In April 2020 (ten months ago) I suggested the national Voter Registration Campaign for the 2021 General Elections be accompanied by a parallel National House-to-House COVID Test.

I was accused of recommending measures that would violate people’s rights to choose whether to take a test — to which I replied that individual rights should always submit to the greater good, especially in cases of national emergency.

I also posited that while we all have rights, we also each have equal responsibilities, including to be each other’s keeper.

I proposed too, that those who exercised their individual right not to take a test should not mix with those who did, just like returning nationals and/or persons identified through Contact Tracing are compulsorily quarantined.

That experience also further reinforced my view of a dire need and dying need for a more effective national public COVID-19 and SARS-CoV-2 education campaign also aimed at enforcers.

My second comeuppance was with the arrival of COVID vaccines and the virtual start of the arms race for local shoulders.

With Barbados generously donating 2,000 AstraZeneca vaccines to Saint Lucia and another 1,000 sent by Dominica, there are now enough to jab only 1,500 persons — or only 0.83 percent of the population.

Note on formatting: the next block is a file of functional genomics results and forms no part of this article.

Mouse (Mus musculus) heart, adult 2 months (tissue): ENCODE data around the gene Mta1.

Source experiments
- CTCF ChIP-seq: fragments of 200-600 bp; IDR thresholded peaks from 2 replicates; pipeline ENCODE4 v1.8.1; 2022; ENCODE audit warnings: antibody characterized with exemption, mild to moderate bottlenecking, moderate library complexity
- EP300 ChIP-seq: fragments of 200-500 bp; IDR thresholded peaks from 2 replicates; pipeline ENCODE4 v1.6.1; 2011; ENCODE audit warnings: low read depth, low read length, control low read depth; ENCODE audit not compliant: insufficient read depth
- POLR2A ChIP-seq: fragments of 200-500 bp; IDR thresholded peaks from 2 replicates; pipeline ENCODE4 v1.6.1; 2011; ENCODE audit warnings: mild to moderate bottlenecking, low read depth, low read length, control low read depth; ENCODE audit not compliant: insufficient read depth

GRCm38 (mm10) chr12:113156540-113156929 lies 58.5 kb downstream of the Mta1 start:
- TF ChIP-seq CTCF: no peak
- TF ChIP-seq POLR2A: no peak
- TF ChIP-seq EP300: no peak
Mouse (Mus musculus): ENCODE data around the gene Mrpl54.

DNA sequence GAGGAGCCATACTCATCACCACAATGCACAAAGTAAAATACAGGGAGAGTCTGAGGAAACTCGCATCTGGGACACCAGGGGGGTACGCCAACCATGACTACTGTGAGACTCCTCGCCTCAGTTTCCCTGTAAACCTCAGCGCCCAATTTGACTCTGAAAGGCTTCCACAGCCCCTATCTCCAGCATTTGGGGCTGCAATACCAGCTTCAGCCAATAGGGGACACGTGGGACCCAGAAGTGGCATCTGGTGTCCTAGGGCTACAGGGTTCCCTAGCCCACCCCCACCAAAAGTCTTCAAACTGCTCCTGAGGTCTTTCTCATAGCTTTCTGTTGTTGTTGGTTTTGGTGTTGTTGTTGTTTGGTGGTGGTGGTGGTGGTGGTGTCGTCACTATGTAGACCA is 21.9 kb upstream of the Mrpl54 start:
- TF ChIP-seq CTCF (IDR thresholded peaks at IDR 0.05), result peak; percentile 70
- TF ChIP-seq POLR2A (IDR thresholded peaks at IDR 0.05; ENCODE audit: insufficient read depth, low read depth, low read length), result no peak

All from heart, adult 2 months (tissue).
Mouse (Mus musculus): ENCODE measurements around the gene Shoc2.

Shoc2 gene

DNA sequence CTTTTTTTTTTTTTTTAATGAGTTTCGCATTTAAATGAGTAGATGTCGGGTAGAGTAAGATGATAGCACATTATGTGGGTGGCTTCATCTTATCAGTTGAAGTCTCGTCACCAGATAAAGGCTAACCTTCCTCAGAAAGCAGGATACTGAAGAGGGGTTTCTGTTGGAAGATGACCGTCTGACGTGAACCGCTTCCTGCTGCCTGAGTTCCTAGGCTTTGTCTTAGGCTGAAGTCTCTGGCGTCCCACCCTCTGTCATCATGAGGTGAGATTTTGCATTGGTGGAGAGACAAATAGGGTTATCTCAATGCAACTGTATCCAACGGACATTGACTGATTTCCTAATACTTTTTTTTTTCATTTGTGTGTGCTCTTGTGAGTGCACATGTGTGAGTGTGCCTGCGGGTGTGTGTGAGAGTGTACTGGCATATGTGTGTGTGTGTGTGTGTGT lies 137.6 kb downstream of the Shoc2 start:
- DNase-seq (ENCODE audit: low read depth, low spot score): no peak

And even with the 74,000 doses expected to hopefully arrive by month-end, that’s only enough for 37,000 people – or 20% of the population — a full 50% less than the 70% prescribed by the ‘Herd Immunity’ approach the Health Ministry earlier indicated it would follow.

The authorities have announced a three-phase vaccine distribution program starting March 1 that will treat two sets of people – aged ‘up to 64’ and ‘over 65’.

But they face two hiccups: less than 20% of Saint Lucians willing to take any vaccine; and increasing proof that AstraZeneca is less-than-effective against SARS-CoV-2.

AstraZeneca has also run into serious distribution problems, including a contract dispute with the European Union (EU) after choking-up on overloaded contracts in the global arms race with competing pharmaceutical corporations like Pfizer-BioNTech and Moderna (Big Pharma).